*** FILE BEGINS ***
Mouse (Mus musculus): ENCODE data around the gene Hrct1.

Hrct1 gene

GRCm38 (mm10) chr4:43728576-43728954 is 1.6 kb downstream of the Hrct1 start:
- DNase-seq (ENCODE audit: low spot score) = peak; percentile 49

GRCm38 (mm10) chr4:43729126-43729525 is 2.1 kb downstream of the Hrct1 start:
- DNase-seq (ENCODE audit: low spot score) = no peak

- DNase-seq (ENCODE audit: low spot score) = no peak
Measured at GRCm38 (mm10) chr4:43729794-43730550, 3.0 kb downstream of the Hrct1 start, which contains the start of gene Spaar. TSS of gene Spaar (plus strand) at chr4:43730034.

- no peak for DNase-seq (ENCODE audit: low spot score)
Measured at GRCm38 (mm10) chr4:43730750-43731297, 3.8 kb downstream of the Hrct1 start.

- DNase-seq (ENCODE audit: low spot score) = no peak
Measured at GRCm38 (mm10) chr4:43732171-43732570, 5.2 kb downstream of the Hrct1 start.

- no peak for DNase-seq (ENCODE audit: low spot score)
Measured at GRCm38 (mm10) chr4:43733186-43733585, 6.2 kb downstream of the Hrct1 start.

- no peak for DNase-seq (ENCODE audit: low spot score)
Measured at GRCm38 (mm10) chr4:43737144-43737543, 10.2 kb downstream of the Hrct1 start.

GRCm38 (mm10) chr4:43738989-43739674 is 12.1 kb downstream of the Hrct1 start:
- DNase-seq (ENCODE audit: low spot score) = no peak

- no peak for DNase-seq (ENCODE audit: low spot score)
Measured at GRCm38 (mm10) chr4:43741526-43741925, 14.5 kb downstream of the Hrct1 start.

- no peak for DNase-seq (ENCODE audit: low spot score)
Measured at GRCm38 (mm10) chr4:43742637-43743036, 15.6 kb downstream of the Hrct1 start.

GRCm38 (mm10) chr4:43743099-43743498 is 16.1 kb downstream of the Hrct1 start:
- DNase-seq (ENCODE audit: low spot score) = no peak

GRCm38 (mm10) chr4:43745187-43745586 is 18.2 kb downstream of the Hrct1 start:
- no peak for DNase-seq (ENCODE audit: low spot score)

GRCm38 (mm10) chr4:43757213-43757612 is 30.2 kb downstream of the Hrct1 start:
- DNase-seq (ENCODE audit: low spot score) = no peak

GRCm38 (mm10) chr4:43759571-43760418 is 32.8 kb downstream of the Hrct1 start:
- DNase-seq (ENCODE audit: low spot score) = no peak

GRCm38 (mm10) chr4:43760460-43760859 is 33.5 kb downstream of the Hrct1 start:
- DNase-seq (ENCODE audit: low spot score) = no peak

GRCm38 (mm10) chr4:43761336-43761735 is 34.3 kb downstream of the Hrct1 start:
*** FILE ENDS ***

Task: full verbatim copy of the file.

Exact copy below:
Mouse (Mus musculus): ENCODE data around the gene Hrct1.

Hrct1 gene

GRCm38 (mm10) chr4:43728576-43728954 is 1.6 kb downstream of the Hrct1 start:
- DNase-seq (ENCODE audit: low spot score) = peak; percentile 49

GRCm38 (mm10) chr4:43729126-43729525 is 2.1 kb downstream of the Hrct1 start:
- DNase-seq (ENCODE audit: low spot score) = no peak

- DNase-seq (ENCODE audit: low spot score) = no peak
Measured at GRCm38 (mm10) chr4:43729794-43730550, 3.0 kb downstream of the Hrct1 start, which contains the start of gene Spaar. TSS of gene Spaar (plus strand) at chr4:43730034.

- no peak for DNase-seq (ENCODE audit: low spot score)
Measured at GRCm38 (mm10) chr4:43730750-43731297, 3.8 kb downstream of the Hrct1 start.

- DNase-seq (ENCODE audit: low spot score) = no peak
Measured at GRCm38 (mm10) chr4:43732171-43732570, 5.2 kb downstream of the Hrct1 start.

- no peak for DNase-seq (ENCODE audit: low spot score)
Measured at GRCm38 (mm10) chr4:43733186-43733585, 6.2 kb downstream of the Hrct1 start.

- no peak for DNase-seq (ENCODE audit: low spot score)
Measured at GRCm38 (mm10) chr4:43737144-43737543, 10.2 kb downstream of the Hrct1 start.

GRCm38 (mm10) chr4:43738989-43739674 is 12.1 kb downstream of the Hrct1 start:
- DNase-seq (ENCODE audit: low spot score) = no peak

- no peak for DNase-seq (ENCODE audit: low spot score)
Measured at GRCm38 (mm10) chr4:43741526-43741925, 14.5 kb downstream of the Hrct1 start.

- no peak for DNase-seq (ENCODE audit: low spot score)
Measured at GRCm38 (mm10) chr4:43742637-43743036, 15.6 kb downstream of the Hrct1 start.

GRCm38 (mm10) chr4:43743099-43743498 is 16.1 kb downstream of the Hrct1 start:
- DNase-seq (ENCODE audit: low spot score) = no peak

GRCm38 (mm10) chr4:43745187-43745586 is 18.2 kb downstream of the Hrct1 start:
- no peak for DNase-seq (ENCODE audit: low spot score)

GRCm38 (mm10) chr4:43757213-43757612 is 30.2 kb downstream of the Hrct1 start:
- DNase-seq (ENCODE audit: low spot score) = no peak

GRCm38 (mm10) chr4:43759571-43760418 is 32.8 kb downstream of the Hrct1 start:
- DNase-seq (ENCODE audit: low spot score) = no peak

GRCm38 (mm10) chr4:43760460-43760859 is 33.5 kb downstream of the Hrct1 start:
- DNase-seq (ENCODE audit: low spot score) = no peak

GRCm38 (mm10) chr4:43761336-43761735 is 34.3 kb downstream of the Hrct1 start: